II My father's family
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- William Blain and his parents and siblings
- The Knaggs line
- The Blain family
My father William Blain, in 1981, performed some investigation into his family history at the request of John Maxwell Geddes, a relative by marriage. His letter to Geddes reflects his lifelong interest in social history. Most of my information about his side of the family is derived from this document: I also have some information from my mother, and a little, remembered, that my father told me several years ago. Aside from Geddes, members of the Blain family have not apparently wished to share what information they possessed: reasons for this may become clear in the course of the remainder of this paper. [11a]
William Blain was born in Gourock, Scotland: when he was three year old, his parents moved to Glasgow, seeking work for his father, Peter Blain, an unskilled engineer's machinist.
Both my parents would seem to have come down in the world from what they had known as young children. Their own parents never were affluent, I can estimate, but there were quite good craft wages coming in to each household, and maybe, for some years at least, my father's father could be regarded as somewhat above that level. There were many more children to feed and clothe in both families than even good wages could cope with. There could have been times of unemployment for both fathers, And, above all as a cause of both Peter Blain and Maggie Knaggs having little education and no real training for adult occupations, there was for each of them the early death of the mother, in childbirth. (WBdoc)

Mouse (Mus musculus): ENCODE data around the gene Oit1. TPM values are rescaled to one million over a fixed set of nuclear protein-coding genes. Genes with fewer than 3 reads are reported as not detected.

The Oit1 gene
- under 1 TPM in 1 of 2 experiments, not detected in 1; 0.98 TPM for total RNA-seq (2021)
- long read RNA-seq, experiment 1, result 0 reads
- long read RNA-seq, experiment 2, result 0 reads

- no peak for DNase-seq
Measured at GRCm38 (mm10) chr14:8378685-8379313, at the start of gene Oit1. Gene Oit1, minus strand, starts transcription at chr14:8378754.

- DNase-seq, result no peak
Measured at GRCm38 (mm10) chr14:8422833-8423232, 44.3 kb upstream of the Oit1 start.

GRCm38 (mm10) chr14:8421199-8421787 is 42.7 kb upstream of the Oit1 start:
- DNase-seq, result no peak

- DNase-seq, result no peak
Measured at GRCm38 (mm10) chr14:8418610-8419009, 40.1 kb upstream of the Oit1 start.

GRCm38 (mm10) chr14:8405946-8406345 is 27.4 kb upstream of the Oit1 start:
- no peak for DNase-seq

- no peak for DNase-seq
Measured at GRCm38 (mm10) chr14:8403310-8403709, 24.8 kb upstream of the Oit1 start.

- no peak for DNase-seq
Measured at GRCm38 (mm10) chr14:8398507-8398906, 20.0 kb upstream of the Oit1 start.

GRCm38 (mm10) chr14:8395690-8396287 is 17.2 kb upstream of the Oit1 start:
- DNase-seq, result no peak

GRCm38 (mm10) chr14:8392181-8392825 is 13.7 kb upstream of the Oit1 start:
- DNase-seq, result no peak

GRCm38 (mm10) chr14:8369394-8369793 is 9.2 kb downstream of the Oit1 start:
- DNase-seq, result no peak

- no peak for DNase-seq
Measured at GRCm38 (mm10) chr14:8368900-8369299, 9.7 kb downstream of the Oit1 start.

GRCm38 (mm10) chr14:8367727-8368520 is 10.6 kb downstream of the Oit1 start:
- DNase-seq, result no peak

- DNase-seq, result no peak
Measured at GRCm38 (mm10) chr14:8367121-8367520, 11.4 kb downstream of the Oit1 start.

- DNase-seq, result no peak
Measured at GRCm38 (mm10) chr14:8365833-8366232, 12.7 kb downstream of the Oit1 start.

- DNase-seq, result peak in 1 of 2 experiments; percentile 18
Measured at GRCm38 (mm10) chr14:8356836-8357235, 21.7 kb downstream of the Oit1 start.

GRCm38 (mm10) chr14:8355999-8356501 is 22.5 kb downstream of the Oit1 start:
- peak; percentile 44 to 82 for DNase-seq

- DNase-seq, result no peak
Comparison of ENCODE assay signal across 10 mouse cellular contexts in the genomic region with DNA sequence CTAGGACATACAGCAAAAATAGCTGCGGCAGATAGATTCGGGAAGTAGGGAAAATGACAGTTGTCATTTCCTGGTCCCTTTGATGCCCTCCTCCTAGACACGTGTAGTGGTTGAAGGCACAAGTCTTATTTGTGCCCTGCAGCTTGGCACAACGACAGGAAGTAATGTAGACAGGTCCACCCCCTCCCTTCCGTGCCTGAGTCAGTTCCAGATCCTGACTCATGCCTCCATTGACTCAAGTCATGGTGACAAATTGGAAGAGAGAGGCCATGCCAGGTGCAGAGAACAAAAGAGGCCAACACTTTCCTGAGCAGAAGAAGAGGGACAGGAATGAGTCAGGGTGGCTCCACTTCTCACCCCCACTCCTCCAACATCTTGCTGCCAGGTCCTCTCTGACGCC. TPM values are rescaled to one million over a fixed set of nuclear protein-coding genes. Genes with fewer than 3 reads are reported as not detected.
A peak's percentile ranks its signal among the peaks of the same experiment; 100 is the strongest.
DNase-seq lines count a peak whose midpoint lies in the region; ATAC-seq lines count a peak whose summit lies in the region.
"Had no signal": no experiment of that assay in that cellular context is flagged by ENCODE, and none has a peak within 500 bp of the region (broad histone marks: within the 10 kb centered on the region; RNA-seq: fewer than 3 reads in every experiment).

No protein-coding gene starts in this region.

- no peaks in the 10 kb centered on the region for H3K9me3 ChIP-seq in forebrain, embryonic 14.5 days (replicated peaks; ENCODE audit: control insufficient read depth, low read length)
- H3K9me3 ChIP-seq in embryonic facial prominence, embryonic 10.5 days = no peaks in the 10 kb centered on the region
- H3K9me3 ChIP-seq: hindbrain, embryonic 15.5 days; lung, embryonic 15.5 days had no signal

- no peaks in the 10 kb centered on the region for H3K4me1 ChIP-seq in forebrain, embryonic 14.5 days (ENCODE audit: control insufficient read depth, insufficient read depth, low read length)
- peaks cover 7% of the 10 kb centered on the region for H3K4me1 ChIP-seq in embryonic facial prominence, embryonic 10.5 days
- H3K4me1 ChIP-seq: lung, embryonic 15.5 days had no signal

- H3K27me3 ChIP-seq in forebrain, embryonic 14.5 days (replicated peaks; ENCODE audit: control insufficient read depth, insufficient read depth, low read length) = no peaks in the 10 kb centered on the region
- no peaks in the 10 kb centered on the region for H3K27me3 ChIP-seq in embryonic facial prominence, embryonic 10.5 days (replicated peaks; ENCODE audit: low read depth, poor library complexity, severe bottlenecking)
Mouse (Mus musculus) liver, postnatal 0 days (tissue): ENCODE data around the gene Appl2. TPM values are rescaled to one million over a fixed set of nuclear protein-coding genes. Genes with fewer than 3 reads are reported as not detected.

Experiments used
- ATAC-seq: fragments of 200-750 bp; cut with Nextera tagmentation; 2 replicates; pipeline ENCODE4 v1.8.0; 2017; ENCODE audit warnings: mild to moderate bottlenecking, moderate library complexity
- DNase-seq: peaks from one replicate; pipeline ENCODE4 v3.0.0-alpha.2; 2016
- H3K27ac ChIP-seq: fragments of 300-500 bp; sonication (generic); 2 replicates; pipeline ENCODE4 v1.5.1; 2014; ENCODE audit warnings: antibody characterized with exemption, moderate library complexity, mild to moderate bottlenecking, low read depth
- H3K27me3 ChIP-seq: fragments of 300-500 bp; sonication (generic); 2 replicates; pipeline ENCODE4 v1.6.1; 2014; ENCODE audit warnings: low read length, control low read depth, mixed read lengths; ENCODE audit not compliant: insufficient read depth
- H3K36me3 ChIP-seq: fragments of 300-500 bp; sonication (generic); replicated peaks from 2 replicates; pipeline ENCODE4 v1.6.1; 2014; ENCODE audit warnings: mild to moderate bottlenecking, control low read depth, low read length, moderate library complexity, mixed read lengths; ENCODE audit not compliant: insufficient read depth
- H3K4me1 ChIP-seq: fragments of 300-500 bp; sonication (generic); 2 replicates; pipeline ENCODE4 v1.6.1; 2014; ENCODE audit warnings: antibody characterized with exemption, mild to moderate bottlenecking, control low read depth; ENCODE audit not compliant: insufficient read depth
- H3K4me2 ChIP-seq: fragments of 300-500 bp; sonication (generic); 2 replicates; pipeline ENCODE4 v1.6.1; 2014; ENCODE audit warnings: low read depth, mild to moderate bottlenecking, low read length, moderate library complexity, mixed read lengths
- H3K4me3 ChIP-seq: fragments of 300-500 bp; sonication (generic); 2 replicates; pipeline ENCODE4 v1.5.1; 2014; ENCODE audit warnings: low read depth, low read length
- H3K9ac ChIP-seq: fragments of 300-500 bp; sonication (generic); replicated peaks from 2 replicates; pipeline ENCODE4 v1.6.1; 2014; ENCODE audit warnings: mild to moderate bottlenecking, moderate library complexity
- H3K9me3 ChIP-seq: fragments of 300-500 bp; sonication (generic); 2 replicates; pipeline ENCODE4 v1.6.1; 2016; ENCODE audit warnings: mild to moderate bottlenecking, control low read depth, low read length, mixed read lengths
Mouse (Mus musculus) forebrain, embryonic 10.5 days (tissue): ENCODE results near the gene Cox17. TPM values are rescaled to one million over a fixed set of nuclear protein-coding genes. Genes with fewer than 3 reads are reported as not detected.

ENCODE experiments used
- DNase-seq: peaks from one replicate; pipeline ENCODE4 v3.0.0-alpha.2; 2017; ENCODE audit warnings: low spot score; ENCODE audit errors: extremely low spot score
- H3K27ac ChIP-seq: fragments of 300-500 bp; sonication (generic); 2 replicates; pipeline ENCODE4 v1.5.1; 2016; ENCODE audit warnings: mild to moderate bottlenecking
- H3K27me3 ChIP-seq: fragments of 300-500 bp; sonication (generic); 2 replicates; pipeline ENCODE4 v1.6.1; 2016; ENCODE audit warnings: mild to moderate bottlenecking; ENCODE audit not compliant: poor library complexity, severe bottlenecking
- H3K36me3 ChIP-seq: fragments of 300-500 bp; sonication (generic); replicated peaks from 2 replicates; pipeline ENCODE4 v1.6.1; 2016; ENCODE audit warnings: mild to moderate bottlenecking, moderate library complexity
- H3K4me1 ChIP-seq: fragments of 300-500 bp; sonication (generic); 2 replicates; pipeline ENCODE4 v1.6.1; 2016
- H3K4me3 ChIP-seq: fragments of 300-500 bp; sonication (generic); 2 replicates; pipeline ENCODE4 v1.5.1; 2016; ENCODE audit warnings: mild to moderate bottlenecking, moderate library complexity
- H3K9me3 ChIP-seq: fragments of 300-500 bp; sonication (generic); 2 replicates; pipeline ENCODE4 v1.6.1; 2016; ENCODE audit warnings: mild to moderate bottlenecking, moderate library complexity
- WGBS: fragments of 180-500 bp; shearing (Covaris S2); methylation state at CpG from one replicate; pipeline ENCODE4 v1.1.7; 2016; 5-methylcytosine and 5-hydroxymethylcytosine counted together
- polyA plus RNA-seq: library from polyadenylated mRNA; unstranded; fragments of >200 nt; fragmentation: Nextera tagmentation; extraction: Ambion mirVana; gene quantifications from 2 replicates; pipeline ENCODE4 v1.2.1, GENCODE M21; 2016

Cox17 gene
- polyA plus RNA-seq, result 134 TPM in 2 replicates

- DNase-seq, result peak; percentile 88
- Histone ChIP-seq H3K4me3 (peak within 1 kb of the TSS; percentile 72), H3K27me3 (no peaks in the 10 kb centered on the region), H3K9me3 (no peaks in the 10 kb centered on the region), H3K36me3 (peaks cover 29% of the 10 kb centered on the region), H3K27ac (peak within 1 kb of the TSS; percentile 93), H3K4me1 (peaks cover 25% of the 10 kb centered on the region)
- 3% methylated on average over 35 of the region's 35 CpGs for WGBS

Peter Blain, born in 1871, was 29 at the time of his marriage. Margaret Grant Knaggs, born in 1878, was 23, and a domestic servant, an occupation which probably ended, on a regular basis, with her marriage. They had in all seven children, the elder two born in Gourock, the younger five in Shettleston, which in 1912 was incorporated into Glasgow.
Maggie Knaggs had left school when her mother died, she aged then about eleven, to become her father's housekeeper and look after younger siblings: her entry into domestic service, the only occupation for which she could be said to have any training, represented in amy father's words an attempt to "get away from being an unpaid slavey to being a paid one, leaving the next sister to take on the duties of little mother" (WBdoc). Peter Blain's mother died when he was ten or eleven, and his father remarried. The stepmother, Mary Grant [Ed. note: likely to be Mary Thomson, not Grant] was "the villainess in all Blain relatives' conversations that I later heard" (WBdoc), and Peter Blain apparently left home at about 17 or so, to escape her influence. My father comments that his movements and occupations from then until his marriage are obscure.
He probably lived for some time with his married sister, Mary. Then he wandered from one unskilled or semi-skilled job to another. He played football for some third-class clubs, paid only a few shillings (WBdoc)
His address at the time of his marriage was in Paisley, where he must have gone in search of work. Later he moved, with Maggie, to Gourock, then with Maggie and sons William and George to Shettleston, pursuing that elusive commodity, work. In Shettleston, "a job did turn up, but only after some weeks, perhaps months of real privation. He was with Alley and McLannan's at Polmadie for a brief spell, then found something better paid and more conveniently placed at Beardmore's Parkhead Forge" (WBdoc). At some point in their marriage my mother asked my father how his family had survived that 'real privation' and he told her: "sometimes we begged" (JPB).